Gary Sanchez: The Yankee Phenom Who Couldn't Play for your HS/CollegeTeam

        If you're a fan of baseball, you've likely heard about the tear Gary Sanchez has been on since he debuted with the Yankees about three weeks ago.  Sanchez has hit .403 with ten home runs in only 77 at-bats.  That's a pace of 80 home runs in a season.  Not bad.  Unfortunately, while he's good enough as a player and person to be a part of the most fabled clubhouse in baseball history, he wouldn't be good enough for many of the high school and college teams of the coaches reading this.  "What am I talking about" you ask?  What I'm talking about is the toxic atmosphere of coaching Twitter and how the environment not only accepts, but celebrates the constant writing off of kids who make a mistake.  It's the environment where coaches talk about how if a player slams a helmet or doesn't run one ball out the coach certainly has no place for him on the team of perfect people he must have somehow assembled.  How could that kid not be at his peak physical and mental state in the one at-bat that you see him?  Well, it's because he's a kid, and he's not perfect.  None of them are, and none of us are either.

        So what does any of this have to do with Gary Sanchez and how he couldn't get a scholarship from you?  I read a great article about him a week or so ago on ESPN.  The article detailed how he and Aaron Judge are talented, high character guys who have a chance to set the tone for the Yankees for quite some time.  The article also mentions how when Sanchez was 18 years old he refused to enter a game as a sub and declined warming up a pitcher.  Why didn't the Yankees cut him then and there?  How could they possibly keep someone of such low moral fiber?  Yes, I know the financial investment has something to do with it.  Professional baseball is a business.  I'd venture to say that isn't the only reason though.  My thought is they also know that 18-year-old's aren't perfect.  They make mistakes.  They're not finished products by any means, and they have some growing up to do.  The Yankees probably thought they could help too.  My question is, "Why don't more coaches on Twitter think the same?"  We preach how we are helping players become young men and preparing them for the real world.  In what real world do you have to be perfect?  How many of these same coaches would want to be held to the standard they are holding the players they are recruiting?  Curse at an umpire?  Not at your best for 1 minute of practice?  Put up the dreaded chopping signal for a fastball down the middle because you get so frustrated with a pitcher's command?  You're fired.  No, of course not.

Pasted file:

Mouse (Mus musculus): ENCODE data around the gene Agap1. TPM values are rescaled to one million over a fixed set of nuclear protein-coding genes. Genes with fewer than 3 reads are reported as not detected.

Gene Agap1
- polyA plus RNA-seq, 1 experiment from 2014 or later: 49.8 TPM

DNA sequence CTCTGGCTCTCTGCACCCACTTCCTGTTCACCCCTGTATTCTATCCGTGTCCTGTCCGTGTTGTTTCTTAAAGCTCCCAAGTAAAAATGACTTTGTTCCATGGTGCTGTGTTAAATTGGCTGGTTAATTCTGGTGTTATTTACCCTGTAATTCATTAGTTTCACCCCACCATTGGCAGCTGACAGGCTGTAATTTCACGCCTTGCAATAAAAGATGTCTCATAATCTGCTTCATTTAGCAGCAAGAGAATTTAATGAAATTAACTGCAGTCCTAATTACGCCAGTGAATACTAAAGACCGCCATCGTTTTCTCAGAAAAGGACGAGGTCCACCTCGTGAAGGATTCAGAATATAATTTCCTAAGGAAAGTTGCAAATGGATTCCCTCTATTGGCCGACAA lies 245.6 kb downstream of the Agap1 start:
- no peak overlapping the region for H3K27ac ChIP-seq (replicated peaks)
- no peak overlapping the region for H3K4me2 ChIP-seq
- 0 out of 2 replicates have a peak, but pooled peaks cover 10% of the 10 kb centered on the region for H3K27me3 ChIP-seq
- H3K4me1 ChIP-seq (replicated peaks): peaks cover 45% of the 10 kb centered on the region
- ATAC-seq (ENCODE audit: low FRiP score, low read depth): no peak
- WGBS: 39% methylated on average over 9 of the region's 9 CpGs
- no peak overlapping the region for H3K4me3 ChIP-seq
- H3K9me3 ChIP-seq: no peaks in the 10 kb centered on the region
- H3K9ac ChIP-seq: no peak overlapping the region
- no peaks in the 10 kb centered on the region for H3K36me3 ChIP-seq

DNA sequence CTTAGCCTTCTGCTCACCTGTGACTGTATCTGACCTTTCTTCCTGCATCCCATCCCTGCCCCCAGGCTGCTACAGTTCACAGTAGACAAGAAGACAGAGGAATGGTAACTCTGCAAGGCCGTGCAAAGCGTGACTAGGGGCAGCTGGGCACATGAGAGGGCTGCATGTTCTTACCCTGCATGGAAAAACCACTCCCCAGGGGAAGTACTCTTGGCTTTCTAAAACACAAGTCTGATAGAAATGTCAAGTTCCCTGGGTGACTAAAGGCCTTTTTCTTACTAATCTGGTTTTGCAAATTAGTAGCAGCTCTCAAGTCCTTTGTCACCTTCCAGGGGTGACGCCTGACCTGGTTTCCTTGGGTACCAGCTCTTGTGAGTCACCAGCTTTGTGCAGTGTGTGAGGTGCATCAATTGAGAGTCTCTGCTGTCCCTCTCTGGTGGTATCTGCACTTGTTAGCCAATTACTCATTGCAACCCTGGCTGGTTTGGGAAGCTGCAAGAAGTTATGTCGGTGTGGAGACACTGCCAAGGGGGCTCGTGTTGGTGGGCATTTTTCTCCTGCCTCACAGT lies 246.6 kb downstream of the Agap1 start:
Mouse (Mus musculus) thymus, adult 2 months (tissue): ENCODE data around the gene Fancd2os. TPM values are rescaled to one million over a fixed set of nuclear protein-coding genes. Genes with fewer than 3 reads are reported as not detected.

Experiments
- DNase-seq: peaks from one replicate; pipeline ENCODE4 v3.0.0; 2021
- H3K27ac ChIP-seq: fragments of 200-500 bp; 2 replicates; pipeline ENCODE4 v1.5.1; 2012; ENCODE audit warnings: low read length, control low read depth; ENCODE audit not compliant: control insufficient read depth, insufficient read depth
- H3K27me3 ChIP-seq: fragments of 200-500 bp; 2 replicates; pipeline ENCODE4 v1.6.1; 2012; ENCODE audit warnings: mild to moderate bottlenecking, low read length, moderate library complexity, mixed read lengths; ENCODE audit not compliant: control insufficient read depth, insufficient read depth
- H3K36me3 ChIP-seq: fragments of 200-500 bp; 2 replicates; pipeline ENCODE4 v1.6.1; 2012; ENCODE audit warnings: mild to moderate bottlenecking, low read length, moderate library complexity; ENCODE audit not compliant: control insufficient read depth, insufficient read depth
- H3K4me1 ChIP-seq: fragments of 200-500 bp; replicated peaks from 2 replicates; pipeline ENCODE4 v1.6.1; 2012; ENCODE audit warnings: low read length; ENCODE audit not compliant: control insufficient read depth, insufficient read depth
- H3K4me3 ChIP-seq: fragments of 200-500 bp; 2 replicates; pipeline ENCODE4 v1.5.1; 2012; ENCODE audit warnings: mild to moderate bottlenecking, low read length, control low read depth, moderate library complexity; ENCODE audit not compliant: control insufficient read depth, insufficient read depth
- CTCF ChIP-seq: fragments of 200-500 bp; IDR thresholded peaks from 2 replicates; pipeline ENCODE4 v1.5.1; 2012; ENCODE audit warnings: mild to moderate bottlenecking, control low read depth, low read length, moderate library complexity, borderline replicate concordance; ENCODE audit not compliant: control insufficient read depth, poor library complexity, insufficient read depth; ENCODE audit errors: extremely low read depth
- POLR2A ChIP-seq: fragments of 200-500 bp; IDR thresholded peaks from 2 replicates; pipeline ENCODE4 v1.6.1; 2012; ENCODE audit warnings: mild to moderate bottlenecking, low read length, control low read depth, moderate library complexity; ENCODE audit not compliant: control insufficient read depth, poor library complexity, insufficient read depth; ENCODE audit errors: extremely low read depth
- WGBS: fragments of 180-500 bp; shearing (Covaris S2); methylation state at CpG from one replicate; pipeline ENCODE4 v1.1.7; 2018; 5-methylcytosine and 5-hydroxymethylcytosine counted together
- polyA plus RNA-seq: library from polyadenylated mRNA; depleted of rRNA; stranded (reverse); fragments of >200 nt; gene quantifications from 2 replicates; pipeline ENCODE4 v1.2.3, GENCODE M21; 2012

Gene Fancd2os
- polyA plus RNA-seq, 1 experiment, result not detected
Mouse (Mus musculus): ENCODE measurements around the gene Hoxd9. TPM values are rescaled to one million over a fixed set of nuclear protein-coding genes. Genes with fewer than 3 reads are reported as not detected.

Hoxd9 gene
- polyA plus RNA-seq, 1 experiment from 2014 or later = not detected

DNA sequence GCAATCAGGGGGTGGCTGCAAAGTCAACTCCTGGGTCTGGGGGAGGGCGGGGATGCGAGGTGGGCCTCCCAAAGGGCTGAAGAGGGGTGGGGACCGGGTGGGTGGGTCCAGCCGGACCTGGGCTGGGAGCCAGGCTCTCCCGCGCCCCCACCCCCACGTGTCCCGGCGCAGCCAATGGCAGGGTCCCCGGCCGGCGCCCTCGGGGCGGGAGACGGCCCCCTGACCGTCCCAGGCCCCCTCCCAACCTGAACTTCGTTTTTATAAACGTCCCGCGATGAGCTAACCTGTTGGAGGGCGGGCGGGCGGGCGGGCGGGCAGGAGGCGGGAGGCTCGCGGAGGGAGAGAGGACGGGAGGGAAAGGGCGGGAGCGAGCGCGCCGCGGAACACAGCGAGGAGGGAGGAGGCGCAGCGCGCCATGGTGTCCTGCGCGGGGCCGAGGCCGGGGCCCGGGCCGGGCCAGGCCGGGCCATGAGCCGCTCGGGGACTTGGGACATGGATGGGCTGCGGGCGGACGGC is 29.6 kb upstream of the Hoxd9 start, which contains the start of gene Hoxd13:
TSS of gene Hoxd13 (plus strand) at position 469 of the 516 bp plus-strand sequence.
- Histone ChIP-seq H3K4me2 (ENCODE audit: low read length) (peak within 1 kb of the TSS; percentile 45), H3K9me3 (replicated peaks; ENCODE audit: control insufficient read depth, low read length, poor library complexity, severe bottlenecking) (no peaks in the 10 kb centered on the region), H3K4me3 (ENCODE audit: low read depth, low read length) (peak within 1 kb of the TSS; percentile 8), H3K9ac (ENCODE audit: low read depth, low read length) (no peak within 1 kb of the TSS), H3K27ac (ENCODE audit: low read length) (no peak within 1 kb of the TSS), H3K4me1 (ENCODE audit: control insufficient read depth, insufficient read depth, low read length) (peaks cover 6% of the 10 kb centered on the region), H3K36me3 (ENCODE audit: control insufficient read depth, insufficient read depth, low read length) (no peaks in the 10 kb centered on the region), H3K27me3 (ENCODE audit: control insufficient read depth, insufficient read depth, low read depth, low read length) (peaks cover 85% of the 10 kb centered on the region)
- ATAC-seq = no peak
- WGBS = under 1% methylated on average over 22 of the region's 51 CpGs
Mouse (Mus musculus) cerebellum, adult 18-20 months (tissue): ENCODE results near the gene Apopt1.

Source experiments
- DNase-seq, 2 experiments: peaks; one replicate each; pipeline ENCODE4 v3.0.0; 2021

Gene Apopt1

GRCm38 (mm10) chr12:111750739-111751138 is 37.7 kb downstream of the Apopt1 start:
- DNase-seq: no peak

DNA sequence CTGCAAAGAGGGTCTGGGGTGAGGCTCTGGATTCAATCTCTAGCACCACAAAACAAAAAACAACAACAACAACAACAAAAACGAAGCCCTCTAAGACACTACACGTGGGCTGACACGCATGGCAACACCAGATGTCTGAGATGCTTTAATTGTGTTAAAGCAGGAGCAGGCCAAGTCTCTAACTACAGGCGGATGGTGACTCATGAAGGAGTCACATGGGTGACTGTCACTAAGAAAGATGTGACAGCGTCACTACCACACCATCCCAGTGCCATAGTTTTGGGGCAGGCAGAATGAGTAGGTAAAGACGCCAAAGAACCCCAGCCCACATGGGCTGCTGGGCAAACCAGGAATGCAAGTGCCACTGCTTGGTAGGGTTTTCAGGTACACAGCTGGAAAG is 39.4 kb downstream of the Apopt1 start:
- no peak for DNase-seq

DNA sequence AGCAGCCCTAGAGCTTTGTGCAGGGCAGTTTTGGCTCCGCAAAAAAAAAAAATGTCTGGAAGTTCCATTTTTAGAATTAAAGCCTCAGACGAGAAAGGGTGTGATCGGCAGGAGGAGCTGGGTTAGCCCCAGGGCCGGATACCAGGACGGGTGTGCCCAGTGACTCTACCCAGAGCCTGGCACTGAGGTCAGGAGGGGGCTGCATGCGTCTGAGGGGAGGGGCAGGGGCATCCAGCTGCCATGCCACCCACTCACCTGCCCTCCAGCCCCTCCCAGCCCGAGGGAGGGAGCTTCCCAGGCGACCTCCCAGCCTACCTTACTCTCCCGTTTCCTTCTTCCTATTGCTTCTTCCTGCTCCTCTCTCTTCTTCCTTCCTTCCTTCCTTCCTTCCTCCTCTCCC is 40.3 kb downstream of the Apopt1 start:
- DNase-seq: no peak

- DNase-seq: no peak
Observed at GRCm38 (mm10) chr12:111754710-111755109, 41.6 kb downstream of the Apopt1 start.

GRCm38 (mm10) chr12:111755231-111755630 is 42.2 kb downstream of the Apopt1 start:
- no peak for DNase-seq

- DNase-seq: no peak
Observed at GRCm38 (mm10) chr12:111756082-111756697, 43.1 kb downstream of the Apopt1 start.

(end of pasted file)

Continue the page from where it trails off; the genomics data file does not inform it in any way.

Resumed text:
In reality, I know many of the coaches tweeting this stuff are probably really good baseball guys.  They love the game and want to see it played the right way.  We all do.  All I'd challenge you to do is pause the next time you go to write a kid off because of 5 seconds of poor competitive judgment.  Maybe don't cross them off the list until you've had a chance to see him play again or to ask his coach for a little more about his character.  Maybe, just maybe, we shouldn't trust our rushing to judgment on these kids.  There is a chance you're writing off the next "Gary Sanchez" in your program's future.



Comments

Popular Posts